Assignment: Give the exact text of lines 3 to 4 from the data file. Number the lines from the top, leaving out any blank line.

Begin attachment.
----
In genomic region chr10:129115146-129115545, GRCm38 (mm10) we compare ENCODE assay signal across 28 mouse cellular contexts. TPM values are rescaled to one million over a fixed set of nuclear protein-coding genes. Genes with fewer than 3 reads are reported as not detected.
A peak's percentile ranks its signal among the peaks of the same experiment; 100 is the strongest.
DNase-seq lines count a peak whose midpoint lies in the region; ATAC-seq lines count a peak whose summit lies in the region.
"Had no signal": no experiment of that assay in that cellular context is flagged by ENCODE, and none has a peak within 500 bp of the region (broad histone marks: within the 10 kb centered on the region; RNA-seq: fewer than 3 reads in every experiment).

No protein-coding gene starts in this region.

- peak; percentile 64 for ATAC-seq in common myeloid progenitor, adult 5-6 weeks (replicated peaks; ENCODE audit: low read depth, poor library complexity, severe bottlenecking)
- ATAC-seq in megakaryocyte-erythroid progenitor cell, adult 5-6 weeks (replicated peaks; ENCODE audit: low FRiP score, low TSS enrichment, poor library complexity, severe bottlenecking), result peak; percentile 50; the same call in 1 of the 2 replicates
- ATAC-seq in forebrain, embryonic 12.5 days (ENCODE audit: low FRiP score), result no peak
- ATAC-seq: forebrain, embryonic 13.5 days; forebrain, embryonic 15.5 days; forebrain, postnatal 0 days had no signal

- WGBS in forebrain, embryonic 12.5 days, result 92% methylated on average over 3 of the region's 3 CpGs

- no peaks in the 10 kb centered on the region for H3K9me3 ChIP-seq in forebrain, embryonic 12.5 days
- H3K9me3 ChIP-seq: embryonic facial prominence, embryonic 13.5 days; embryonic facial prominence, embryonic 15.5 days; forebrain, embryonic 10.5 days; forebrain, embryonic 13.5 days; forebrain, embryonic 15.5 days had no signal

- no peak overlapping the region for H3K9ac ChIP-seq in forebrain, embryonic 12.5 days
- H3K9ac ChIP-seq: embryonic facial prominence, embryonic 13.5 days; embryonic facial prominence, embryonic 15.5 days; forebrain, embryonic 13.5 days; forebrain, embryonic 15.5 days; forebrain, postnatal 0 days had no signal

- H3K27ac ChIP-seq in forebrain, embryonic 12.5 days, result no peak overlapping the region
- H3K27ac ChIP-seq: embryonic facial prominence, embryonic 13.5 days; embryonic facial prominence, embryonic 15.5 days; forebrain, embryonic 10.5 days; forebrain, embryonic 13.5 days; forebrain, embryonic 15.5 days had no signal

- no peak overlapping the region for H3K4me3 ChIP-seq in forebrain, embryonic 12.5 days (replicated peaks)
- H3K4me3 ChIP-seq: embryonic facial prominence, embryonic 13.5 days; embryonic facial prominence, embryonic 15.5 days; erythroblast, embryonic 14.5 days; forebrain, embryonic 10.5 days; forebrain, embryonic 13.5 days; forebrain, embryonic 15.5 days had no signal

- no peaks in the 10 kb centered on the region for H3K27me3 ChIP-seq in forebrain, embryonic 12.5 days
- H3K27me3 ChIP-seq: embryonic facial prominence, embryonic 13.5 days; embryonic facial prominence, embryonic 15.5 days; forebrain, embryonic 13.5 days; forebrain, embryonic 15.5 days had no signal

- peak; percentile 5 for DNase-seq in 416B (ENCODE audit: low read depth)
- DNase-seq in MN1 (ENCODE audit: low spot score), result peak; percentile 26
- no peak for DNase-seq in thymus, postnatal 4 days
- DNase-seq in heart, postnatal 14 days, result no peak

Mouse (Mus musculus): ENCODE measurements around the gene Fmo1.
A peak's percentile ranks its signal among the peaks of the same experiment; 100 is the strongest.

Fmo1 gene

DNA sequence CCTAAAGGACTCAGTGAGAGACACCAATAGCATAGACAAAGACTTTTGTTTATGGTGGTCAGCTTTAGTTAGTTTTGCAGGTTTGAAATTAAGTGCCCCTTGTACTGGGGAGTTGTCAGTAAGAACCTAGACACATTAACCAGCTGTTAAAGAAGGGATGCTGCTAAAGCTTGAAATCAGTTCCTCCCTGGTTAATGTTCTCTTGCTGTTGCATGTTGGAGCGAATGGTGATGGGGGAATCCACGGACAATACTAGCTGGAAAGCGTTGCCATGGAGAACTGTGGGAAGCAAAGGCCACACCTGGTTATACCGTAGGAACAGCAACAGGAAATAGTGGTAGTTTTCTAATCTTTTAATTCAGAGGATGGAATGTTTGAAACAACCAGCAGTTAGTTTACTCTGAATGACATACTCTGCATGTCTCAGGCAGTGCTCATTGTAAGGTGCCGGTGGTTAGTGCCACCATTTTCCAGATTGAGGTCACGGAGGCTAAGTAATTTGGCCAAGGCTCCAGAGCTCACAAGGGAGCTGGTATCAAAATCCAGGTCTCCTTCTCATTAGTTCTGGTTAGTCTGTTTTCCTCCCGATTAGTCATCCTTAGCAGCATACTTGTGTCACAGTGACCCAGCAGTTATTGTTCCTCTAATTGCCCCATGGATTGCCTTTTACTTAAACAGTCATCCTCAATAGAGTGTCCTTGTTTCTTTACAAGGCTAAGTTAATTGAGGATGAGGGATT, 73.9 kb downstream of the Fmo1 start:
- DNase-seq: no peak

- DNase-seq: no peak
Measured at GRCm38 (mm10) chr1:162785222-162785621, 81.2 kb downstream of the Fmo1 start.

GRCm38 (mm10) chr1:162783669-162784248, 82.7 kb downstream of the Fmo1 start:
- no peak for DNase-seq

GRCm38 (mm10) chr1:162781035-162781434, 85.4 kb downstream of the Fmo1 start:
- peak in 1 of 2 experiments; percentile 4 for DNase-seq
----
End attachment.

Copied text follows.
DNase-seq lines count a peak whose midpoint lies in the region; ATAC-seq lines count a peak whose summit lies in the region.
"Had no signal": no experiment of that assay in that cellular context is flagged by ENCODE, and none has a peak within 500 bp of the region (broad histone marks: within the 10 kb centered on the region; RNA-seq: fewer than 3 reads in every experiment).